Aiding Attainment, System Stability, and Group Effectiveness
Stone, Nancy J
MetadataShow full item record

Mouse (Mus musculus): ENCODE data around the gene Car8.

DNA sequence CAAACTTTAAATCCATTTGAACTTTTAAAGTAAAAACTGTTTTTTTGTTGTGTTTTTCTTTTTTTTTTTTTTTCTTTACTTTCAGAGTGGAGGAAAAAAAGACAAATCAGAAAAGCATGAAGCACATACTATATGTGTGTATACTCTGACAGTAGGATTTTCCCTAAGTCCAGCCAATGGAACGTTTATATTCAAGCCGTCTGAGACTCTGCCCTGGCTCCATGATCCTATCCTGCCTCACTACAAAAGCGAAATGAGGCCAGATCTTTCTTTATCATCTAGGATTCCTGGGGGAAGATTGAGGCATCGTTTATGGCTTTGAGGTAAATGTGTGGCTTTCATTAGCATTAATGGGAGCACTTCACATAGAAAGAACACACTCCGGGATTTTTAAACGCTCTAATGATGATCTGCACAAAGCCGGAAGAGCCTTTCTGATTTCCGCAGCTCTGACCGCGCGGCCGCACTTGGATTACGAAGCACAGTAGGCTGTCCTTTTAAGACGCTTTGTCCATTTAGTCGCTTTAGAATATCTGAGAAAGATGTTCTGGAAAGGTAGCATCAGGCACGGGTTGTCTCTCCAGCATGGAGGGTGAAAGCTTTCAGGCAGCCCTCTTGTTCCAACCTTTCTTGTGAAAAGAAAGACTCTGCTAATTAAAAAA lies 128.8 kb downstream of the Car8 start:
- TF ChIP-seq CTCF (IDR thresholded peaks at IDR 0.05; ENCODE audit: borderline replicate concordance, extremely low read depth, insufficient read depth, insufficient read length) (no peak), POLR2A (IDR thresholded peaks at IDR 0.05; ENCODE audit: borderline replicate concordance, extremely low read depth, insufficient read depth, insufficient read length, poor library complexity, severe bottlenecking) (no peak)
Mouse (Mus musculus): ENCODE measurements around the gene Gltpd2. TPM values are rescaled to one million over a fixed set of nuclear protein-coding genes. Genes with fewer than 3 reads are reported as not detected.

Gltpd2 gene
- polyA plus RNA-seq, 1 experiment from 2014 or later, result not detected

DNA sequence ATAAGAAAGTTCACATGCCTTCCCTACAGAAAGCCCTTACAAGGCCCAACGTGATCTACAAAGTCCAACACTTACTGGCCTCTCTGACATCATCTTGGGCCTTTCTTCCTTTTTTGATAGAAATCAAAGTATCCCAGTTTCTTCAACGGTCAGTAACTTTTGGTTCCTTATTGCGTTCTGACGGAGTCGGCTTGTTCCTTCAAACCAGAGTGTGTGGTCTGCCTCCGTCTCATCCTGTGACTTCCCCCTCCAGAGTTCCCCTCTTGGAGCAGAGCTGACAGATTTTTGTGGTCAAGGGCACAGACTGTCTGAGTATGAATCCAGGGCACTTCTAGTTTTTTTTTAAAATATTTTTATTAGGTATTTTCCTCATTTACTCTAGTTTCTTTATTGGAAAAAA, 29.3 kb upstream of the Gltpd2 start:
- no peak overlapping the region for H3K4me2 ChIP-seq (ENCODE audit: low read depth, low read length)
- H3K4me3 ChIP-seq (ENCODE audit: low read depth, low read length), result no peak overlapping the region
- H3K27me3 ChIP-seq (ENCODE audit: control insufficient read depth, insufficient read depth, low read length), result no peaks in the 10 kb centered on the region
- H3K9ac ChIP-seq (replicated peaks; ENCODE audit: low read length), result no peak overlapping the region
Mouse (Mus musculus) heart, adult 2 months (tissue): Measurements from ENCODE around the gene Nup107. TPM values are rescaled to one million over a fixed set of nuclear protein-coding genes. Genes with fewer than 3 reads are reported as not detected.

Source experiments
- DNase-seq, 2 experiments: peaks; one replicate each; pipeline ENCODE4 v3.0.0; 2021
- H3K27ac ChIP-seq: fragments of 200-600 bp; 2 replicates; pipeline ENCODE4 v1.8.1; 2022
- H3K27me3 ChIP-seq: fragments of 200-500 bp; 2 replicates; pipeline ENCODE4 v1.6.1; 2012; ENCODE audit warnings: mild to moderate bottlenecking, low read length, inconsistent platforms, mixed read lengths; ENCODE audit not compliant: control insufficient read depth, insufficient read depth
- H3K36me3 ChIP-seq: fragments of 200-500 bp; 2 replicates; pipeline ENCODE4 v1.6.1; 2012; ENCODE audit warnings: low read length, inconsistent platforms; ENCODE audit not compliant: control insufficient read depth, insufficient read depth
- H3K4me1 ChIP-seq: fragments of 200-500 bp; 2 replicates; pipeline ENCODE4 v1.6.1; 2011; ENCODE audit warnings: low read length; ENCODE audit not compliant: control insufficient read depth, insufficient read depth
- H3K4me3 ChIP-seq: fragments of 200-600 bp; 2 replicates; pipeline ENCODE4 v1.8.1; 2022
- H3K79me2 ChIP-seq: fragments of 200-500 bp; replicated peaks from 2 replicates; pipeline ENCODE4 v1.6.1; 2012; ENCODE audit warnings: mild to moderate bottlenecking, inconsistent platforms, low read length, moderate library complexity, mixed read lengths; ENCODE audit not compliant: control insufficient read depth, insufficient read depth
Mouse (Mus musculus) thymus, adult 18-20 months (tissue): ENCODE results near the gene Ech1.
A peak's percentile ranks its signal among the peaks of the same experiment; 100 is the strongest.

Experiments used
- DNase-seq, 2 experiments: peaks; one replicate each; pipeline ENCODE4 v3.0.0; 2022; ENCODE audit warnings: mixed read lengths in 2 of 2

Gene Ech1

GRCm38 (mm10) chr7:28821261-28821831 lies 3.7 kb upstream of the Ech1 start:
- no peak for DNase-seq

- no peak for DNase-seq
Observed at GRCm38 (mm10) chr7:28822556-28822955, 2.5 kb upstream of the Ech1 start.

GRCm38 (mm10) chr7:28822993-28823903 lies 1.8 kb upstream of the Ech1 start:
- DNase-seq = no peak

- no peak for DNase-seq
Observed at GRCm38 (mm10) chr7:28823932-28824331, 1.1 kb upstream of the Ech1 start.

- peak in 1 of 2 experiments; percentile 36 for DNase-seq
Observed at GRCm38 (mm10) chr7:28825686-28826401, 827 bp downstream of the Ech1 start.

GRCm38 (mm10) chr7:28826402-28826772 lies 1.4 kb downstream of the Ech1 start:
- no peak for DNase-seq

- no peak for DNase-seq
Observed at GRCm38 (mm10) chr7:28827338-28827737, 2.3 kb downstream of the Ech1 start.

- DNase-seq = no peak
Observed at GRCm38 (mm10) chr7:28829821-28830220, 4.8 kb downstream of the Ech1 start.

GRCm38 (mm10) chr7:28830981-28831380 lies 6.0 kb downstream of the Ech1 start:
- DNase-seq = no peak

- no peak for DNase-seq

Since a human group is a system, it is important to identify the components of the functioning group. These include: task type, characteristics of individual members, group structure, physical properties of the environment, and the behavior setting. Since all parts of a system are interrelated, a change in any one part can affect system stability. System stability, in turn, is expected to affect aiding attainment behaviors, and these to affect performance. A split-plot factorial design experiment was conducted to determine when aiding attainment behaviors are most likely to occur and when they are facilitative. Groups were either in a group (appropriate) or an individual (inappropriate) behavior support condition. Group members were either heterogeneous in ability (high, medium, low) or homogeneous (all medium). Group composition and behavior support had significant and additive effects on aiding attainment behavior. A distinction between active and passive aiding attainment behaviors was found. Active aiding attainment behaviors were significantly affected by behavior support; there was a greater amount of aiding attainment in the group behavior support. Neither group composition nor behavior support had a significant effect on passive aiding attainment behaviors. The correlations between passive aiding attainment behaviors and measures of performance indicate that passive aiding attainment behaviors may be more important in inappropriate behavior supports in order to alert other members of potential problems. That is, aiding attainment behaviors ought to help the group meet it's goals and to maintain balanced outcomes. Group composition was found to have a direct effect on the outcome variable, quality, over the third and fourth sessions. Finally, aiding attainment was correlated with quality over all conditions and sessions (r;(38) = .35, D < .05) .